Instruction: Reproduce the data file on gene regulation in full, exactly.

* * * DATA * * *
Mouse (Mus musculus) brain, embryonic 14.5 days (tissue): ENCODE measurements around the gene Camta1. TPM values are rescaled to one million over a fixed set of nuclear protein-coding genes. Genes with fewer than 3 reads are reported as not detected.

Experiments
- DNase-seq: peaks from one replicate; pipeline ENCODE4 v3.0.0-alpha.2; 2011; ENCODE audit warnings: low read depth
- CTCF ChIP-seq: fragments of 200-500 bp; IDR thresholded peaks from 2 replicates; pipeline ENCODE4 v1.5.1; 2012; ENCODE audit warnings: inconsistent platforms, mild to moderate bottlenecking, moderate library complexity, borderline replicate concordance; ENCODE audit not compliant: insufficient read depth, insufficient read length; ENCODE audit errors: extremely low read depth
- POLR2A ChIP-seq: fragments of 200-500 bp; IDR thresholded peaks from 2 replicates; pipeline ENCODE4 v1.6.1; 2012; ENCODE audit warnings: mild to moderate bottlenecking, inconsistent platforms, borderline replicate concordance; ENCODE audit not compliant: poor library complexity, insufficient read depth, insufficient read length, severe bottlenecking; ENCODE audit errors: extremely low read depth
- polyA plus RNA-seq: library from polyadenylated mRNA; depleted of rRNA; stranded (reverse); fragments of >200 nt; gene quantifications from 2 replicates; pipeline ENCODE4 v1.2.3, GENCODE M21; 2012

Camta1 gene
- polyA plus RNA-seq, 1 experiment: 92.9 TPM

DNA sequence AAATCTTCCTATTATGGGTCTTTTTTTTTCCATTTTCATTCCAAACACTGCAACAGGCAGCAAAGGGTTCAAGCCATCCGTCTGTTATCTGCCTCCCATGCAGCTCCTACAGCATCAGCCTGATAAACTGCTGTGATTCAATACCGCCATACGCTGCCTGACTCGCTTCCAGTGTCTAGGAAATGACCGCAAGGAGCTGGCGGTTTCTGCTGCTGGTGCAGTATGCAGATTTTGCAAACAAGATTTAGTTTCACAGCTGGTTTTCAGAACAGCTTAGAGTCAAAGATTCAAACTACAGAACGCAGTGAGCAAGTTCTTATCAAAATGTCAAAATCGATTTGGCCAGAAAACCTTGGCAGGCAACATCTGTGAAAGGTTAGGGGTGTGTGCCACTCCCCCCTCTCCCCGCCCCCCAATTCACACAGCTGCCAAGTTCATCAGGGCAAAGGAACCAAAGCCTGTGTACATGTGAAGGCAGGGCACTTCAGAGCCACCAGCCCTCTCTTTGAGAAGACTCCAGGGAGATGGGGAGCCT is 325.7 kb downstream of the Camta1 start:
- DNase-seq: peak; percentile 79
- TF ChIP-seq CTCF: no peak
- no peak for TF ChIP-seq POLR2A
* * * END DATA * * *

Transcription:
Mouse (Mus musculus) brain, embryonic 14.5 days (tissue): ENCODE measurements around the gene Camta1. TPM values are rescaled to one million over a fixed set of nuclear protein-coding genes. Genes with fewer than 3 reads are reported as not detected.

Experiments
- DNase-seq: peaks from one replicate; pipeline ENCODE4 v3.0.0-alpha.2; 2011; ENCODE audit warnings: low read depth
- CTCF ChIP-seq: fragments of 200-500 bp; IDR thresholded peaks from 2 replicates; pipeline ENCODE4 v1.5.1; 2012; ENCODE audit warnings: inconsistent platforms, mild to moderate bottlenecking, moderate library complexity, borderline replicate concordance; ENCODE audit not compliant: insufficient read depth, insufficient read length; ENCODE audit errors: extremely low read depth
- POLR2A ChIP-seq: fragments of 200-500 bp; IDR thresholded peaks from 2 replicates; pipeline ENCODE4 v1.6.1; 2012; ENCODE audit warnings: mild to moderate bottlenecking, inconsistent platforms, borderline replicate concordance; ENCODE audit not compliant: poor library complexity, insufficient read depth, insufficient read length, severe bottlenecking; ENCODE audit errors: extremely low read depth
- polyA plus RNA-seq: library from polyadenylated mRNA; depleted of rRNA; stranded (reverse); fragments of >200 nt; gene quantifications from 2 replicates; pipeline ENCODE4 v1.2.3, GENCODE M21; 2012

Camta1 gene
- polyA plus RNA-seq, 1 experiment: 92.9 TPM

DNA sequence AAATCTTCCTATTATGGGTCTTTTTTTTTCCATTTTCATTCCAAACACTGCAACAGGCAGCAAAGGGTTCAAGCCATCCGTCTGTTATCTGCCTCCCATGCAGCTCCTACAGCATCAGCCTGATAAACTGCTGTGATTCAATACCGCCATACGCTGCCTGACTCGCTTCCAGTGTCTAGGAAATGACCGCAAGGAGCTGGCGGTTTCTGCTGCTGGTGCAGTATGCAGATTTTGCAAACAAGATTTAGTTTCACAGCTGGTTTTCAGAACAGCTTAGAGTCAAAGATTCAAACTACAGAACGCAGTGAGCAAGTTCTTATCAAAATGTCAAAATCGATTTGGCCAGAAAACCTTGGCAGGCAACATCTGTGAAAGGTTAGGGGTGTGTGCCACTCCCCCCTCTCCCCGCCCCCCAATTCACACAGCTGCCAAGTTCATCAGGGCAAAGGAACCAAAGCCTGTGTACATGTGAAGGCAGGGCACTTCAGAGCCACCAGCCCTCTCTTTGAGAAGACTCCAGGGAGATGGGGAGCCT is 325.7 kb downstream of the Camta1 start:
- DNase-seq: peak; percentile 79
- TF ChIP-seq CTCF: no peak
- no peak for TF ChIP-seq POLR2A